NEW YORK (Reuters) - The FBI has not sent agents to Kuala Lumpur to assist in the investigation of a Malaysian Airlines plane that went missing on Saturday, according to a senior U.S. law-enforcement official, though representatives from other U.S. agencies and plane-maker Boeing are expected to arrive on Monday.
The plane, a 777-200ER, disappeared suddenly, and though no wreckage has been found, the 239 passengers and crew aboard flight MH370 are presumed dead.
So far, Malaysia has not asked for help from the FBI or the Department of Homeland Security, and the agencies have not sent investigators, a second official said. The officials spoke on condition of anonymity because of the sensitivity of the subject.
The FBI and other U.S. law-enforcement agencies have offered to help, the second official said, and they have forensic and analytic tools and criminal investigation expertise that likely could help the probe.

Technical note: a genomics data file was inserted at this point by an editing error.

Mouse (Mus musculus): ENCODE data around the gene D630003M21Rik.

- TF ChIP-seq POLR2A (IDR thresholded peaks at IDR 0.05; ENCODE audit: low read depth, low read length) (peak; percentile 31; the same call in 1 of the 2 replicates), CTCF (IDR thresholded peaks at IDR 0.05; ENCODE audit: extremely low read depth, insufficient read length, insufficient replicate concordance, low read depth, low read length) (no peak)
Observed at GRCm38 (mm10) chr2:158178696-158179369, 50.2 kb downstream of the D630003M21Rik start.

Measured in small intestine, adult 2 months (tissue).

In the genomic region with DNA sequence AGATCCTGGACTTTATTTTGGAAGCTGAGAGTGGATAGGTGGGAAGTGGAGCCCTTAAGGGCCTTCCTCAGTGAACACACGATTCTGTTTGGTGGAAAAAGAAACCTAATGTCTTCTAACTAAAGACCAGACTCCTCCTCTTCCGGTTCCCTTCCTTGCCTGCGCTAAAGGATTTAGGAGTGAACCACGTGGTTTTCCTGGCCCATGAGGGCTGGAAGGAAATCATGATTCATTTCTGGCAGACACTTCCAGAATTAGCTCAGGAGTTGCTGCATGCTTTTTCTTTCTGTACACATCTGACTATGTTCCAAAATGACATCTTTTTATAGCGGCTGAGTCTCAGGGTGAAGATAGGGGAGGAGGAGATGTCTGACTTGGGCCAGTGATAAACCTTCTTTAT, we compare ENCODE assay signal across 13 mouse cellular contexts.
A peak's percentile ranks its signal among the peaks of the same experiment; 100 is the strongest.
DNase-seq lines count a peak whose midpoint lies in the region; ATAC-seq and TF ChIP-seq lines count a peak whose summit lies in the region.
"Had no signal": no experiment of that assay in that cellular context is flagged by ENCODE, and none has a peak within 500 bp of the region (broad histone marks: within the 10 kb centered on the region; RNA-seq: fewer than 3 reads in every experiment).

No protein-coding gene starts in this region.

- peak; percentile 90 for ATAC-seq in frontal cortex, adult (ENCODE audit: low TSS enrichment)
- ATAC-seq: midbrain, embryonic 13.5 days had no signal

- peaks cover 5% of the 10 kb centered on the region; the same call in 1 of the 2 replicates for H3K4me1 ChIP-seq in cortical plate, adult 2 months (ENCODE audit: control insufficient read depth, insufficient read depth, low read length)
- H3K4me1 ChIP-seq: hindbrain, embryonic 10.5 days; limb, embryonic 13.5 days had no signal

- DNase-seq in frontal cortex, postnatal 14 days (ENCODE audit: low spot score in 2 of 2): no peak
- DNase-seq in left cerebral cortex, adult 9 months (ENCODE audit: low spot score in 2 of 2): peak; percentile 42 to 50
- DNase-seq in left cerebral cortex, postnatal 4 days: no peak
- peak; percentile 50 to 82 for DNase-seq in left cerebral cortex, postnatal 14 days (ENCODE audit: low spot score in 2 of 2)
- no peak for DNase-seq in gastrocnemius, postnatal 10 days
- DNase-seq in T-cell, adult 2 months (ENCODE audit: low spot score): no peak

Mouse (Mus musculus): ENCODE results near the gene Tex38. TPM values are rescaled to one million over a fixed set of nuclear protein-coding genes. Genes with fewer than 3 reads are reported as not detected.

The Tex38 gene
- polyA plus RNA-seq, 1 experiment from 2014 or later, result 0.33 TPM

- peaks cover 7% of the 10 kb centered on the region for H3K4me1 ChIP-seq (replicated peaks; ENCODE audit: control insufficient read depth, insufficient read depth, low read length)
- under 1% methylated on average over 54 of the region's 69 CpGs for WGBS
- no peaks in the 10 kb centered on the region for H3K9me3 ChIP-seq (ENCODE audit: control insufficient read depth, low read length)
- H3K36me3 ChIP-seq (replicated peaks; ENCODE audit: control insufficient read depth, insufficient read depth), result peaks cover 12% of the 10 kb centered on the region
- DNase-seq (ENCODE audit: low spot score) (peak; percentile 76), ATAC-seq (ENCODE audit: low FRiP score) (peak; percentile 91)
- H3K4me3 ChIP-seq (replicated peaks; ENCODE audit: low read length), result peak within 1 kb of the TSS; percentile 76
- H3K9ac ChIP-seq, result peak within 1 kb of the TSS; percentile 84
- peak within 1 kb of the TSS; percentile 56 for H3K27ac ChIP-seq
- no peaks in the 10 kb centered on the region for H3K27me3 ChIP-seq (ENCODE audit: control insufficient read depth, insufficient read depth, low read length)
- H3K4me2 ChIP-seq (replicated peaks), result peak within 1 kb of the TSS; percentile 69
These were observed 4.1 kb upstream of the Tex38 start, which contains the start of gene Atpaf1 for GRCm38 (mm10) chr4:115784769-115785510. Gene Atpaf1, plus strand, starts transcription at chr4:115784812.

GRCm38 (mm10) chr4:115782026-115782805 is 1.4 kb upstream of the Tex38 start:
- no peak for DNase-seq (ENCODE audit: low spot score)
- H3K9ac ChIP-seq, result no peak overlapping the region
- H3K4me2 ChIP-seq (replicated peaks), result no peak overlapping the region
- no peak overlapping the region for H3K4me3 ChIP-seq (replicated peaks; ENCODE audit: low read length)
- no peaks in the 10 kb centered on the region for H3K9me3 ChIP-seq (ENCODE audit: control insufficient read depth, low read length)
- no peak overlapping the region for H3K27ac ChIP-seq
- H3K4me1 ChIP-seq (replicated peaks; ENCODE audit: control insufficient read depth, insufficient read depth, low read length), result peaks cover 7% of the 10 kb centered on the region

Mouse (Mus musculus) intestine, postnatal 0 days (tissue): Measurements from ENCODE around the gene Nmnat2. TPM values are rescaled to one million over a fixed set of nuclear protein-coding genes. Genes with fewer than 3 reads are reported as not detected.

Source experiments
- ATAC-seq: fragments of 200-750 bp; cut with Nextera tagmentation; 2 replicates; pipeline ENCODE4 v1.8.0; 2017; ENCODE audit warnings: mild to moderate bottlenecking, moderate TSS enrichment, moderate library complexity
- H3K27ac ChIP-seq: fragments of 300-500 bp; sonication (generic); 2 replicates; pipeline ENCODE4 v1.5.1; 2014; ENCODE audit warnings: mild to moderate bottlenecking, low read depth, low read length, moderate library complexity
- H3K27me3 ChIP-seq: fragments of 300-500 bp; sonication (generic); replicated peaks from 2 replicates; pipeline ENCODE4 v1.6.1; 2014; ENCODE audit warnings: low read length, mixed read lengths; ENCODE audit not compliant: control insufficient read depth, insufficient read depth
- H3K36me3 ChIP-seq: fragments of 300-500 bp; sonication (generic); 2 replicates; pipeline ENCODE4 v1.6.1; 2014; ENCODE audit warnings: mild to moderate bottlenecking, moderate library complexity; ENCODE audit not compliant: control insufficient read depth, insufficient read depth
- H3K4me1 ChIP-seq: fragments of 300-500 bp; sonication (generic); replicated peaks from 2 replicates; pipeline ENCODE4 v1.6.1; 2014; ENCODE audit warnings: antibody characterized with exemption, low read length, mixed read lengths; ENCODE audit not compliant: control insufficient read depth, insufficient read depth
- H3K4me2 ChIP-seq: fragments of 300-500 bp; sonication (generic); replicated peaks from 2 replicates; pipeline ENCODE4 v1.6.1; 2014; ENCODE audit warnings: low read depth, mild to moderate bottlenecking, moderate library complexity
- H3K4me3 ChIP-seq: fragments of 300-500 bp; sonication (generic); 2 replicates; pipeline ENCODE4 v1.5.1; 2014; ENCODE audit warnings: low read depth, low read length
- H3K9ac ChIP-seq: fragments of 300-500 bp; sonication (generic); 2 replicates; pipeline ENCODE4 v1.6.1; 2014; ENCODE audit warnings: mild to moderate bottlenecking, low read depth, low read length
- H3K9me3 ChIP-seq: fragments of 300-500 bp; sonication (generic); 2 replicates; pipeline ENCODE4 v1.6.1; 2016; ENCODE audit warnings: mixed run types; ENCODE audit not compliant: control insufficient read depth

Because no wreckage has been located, the legal jurisdiction for the crash has not been determined and no government or agency is formally in charge.
On Saturday, a small team of experts from the National Transportation Safety Board, Federal Aviation Administration and Boeing departed for Kuala Lumpur and were expected to arrive there on Monday.
That team also has not been formally invited to participate, because no authority has taken charge of the investigation yet.
“It’s a small team,” said NTSB spokeswoman Kelly Nantel, declining to give a precise number. “Just enough to have some boots on the ground to be able to mobilize quickly if they’re able to locate the aircraft.”
The FAA said one of its staff was on the team. Boeing declined repeated requests for comment.
Officials investigating the disappearance suspect the plane may have disintegrated in mid-flight, a senior source close to the investigation said on Sunday, as Vietnam reported a possible sighting of wreckage from the plane.
Asked about the possibility of an explosion, such as a bomb, the source said there was no evidence yet of foul play and that the aircraft could have broken up due to mechanical causes.
An authoritative U.S. government source said the United States has extensively reviewed imagery taken by its spy satellites for evidence of a mid-air explosion, but seen none. The source said U.S. satellite coverage of the region is thorough.
But the source indicated this did not categorically rule out an explosion.
Reporting by Alwyn Scott in New York and Mark Hosenball in Washington; Editing by Mohammad Zargham